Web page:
I wrestled with whether to use the song, because it was written to be kind of dumb on purpose. But I came to realize that its lyrics were a good fit to the story at this point, the theme of seeking to overcome fear to make a connection. I did what I could to refine the lyrics, and I left out the clumsiest lines, hence the cutaway in mid-verse at the end of the scene. But I still had my doubts, hence the dialogue about Uhura finding the lyrics silly.

The audiobook team did not ask me for input on the melody of the song, which is just as well, since I wasn’t fond of the kitschy, bubble-gummy, probably highly derivative tune I’d composed for it in my head back in the day. If they had asked, I would have deferred to their composer anyway. I’m decades out of practice at writing sheet music, and I sure as heck wasn’t going to embarrass myself by singing it for them.

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Of course someone named after a character from Hamlet would use poison as his means of killing everyone in the last act. It’s also the traditional method of mass suicide for cults.


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I’ve come to suspect that Shakespeare was being metatextual when he wrote Polonius, by including a character who thought he was in the wrong kind of play and died from terminal lack of genre-savviness. I’ve wondered if the role was written for a member of the Globe repertory company who was known for his comedy work, so that regular theatergoers would have gotten the in-joke. Honestly, there are a number of characters in Hamlet who seem to be there just to give repertory members something to do. There’s really no other point to Osric that I can see.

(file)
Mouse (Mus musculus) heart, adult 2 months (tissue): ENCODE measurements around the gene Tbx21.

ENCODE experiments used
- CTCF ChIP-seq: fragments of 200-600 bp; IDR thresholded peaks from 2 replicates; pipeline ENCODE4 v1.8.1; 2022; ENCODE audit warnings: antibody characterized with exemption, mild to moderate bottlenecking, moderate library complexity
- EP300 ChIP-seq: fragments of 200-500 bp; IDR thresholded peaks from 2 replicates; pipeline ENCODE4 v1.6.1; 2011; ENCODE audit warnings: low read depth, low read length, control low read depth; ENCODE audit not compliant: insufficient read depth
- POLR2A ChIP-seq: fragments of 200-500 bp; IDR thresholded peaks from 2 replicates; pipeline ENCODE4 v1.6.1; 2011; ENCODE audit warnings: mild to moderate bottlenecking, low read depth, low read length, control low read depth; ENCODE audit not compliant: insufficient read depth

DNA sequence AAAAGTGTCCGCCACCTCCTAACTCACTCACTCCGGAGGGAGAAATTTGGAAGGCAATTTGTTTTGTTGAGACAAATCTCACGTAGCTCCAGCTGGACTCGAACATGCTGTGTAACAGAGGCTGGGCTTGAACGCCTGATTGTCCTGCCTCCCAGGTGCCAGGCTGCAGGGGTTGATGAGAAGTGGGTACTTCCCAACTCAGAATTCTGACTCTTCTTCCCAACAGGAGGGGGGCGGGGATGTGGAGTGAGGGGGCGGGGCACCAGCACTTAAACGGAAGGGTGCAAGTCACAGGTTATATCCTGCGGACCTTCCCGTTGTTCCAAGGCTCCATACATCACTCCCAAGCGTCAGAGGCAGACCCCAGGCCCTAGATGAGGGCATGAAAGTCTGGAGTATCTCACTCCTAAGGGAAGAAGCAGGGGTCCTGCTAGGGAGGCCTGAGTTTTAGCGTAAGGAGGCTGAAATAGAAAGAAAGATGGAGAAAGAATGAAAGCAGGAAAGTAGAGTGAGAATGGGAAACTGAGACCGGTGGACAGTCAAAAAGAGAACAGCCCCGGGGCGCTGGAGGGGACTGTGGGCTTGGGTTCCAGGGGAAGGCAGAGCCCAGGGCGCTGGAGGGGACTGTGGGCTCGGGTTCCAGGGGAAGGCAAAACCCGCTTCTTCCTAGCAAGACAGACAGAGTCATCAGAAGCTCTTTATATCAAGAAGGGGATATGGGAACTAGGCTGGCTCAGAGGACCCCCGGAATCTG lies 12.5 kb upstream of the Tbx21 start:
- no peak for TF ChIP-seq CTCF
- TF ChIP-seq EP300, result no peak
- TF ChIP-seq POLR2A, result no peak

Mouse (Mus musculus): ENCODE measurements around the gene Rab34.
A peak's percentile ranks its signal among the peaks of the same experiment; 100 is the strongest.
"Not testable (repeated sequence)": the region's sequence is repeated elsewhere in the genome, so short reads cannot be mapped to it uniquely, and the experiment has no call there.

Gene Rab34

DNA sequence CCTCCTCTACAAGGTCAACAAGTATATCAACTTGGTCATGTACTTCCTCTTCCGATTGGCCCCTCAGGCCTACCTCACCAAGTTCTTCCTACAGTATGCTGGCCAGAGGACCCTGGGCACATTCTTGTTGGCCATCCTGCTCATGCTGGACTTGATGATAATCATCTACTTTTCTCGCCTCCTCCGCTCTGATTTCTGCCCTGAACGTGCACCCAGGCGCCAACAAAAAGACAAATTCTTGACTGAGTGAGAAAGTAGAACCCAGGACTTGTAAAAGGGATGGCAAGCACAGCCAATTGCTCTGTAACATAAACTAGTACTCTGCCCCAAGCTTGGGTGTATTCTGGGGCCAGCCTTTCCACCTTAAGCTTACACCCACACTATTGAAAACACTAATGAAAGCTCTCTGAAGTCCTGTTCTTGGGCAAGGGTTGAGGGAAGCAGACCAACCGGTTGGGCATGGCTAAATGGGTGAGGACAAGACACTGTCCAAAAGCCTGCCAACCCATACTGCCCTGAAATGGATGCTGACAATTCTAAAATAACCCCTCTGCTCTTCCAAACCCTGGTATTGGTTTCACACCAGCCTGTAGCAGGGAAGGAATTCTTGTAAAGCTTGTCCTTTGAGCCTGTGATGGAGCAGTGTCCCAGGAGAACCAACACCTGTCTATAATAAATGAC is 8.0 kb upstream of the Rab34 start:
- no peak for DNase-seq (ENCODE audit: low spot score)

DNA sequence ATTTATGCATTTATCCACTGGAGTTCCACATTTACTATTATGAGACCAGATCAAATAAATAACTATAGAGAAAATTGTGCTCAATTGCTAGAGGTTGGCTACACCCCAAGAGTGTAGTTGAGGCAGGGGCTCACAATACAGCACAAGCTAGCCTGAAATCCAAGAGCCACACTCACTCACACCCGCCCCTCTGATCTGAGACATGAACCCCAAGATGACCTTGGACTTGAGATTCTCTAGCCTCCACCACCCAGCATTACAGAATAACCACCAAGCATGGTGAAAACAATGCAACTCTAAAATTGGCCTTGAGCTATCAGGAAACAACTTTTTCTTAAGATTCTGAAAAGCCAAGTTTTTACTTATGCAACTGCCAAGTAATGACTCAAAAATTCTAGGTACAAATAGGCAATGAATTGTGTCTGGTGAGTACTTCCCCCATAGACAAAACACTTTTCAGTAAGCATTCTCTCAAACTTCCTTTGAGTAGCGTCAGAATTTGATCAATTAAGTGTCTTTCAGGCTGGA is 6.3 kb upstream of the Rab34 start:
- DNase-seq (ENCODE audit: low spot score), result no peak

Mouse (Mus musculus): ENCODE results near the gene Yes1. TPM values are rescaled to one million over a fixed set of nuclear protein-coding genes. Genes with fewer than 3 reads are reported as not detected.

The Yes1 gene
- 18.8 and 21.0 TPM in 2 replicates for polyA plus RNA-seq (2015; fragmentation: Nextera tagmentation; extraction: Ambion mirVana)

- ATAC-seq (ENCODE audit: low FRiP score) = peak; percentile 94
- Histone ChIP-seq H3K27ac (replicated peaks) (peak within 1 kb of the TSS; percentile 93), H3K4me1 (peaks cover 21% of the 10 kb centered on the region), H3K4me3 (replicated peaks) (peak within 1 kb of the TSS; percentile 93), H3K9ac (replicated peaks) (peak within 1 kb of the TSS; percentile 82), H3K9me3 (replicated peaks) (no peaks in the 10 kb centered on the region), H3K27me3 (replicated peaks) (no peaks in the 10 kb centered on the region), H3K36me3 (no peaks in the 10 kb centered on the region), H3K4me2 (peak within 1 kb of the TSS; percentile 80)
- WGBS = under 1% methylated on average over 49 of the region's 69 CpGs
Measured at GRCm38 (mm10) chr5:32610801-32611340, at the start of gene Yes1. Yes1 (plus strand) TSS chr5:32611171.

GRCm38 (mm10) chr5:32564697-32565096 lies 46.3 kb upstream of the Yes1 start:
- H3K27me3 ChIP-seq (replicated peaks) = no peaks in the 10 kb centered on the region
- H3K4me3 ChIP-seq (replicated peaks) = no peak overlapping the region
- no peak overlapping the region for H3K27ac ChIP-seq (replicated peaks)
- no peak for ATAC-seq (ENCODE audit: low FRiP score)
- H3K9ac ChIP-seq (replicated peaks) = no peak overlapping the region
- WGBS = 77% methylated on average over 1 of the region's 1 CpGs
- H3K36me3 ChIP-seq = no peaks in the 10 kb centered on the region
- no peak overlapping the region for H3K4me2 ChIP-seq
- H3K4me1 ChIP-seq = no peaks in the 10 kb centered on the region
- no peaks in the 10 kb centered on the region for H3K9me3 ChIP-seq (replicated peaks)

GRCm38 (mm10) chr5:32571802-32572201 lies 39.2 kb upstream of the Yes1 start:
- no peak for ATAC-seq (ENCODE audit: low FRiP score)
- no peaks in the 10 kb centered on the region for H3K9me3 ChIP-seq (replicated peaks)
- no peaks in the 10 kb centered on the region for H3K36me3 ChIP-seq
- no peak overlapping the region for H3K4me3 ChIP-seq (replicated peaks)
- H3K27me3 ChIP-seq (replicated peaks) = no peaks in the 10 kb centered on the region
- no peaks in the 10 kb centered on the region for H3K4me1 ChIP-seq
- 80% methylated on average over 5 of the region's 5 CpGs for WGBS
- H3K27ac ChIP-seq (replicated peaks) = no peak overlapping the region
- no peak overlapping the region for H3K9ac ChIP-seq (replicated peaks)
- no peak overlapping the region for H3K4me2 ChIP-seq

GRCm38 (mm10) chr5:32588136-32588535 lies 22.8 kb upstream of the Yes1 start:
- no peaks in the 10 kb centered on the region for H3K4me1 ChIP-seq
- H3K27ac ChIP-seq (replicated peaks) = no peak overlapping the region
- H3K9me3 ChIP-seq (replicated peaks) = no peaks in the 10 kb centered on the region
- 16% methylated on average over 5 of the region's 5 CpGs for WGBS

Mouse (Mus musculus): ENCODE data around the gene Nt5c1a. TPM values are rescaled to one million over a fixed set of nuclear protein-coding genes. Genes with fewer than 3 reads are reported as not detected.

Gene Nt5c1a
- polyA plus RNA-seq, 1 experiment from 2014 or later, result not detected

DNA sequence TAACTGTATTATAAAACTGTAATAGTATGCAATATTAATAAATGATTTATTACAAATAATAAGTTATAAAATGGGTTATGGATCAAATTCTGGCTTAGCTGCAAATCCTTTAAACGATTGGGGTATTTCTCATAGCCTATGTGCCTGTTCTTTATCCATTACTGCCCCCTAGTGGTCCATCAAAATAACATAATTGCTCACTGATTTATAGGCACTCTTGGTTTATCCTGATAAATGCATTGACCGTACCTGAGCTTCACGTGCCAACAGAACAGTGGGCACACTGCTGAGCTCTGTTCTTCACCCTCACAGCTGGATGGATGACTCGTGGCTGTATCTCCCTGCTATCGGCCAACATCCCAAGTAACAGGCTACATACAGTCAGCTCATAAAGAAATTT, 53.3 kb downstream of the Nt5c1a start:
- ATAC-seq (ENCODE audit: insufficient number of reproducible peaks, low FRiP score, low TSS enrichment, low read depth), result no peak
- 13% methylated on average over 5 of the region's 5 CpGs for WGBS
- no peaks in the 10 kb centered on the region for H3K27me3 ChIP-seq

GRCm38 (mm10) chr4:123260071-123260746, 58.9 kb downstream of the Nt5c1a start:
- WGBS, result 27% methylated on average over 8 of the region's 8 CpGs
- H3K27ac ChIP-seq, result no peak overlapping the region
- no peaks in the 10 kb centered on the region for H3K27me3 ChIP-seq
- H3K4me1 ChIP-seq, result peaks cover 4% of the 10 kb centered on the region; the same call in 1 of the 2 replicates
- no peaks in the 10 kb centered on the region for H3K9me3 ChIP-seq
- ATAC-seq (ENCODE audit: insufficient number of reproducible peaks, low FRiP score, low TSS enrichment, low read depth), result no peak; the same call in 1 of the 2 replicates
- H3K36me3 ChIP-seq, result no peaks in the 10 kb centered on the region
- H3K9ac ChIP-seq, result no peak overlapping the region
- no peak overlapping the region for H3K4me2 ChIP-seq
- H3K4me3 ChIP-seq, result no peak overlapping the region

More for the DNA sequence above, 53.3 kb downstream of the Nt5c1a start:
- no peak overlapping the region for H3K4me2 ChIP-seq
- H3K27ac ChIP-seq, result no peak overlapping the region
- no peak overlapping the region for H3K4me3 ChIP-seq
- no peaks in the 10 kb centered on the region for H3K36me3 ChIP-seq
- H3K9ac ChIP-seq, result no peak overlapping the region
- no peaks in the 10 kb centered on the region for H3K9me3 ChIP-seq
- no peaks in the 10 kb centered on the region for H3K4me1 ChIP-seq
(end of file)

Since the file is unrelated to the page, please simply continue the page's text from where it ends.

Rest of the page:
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Yes, it’s a Star Trek cliché of sorts — “We’ve successfully gained access to this trove of ancient knowledge, but it may take centuries to decipher.” But what else could I do? Continuity must rule. And in this case, it’s justified, since the plasma beings’ entire existence would’ve been so alien that there could be few points of commonality to build understanding from.


The Sagara are another Kamen Rider in-joke, specifically to a character from Kamen Rider Gaim, whose storyline involved a threat to Earth from an invasive alien species with what turned out to be ambiguous motives. That aside, when characters mention past events like this, I always like to throw in a reference or two to things we haven’t seen in any episode or movie, to acknowledge that there’s a bigger universe out there. I find it very contrived when the only things anyone ever mentions in a Trek story are things previously encountered by ships named Enterprise (or Voyager).


Forgotten History established that Simok had taken over as the DTI director by this point — though I’d forgotten that and needed copyeditor Scott Pearson to remind me of the events of my own earlier book. They say the memory’s the second thing to go…

Prior to Discovery, Star Trek did surprisingly few storylines that involved saving the entire galaxy or universe from destruction. There were threats that were implied to be a gradual or long-term threat to the galaxy as a whole if not stopped, such as the Doomsday Machine, the space amoeba, and the Kelvan invasion, but the only instances I can think of where the fate of the entire galaxy or universe was imminently at stake were “The Alternative Factor” and DS9: “Playing God.” It happened rather often in early Pocket TOS novels, though, including Corona by Greg Bear, The Wounded Sky by Diane Duane, and The Three-Minute Universe by Barbara Paul.

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The elm tree study spot at Starfleet Academy was established in TNG: “The Drumhead.” It might be the same tree seen at the end of Discovery: “People of Earth,” but I don’t know if that was an elm.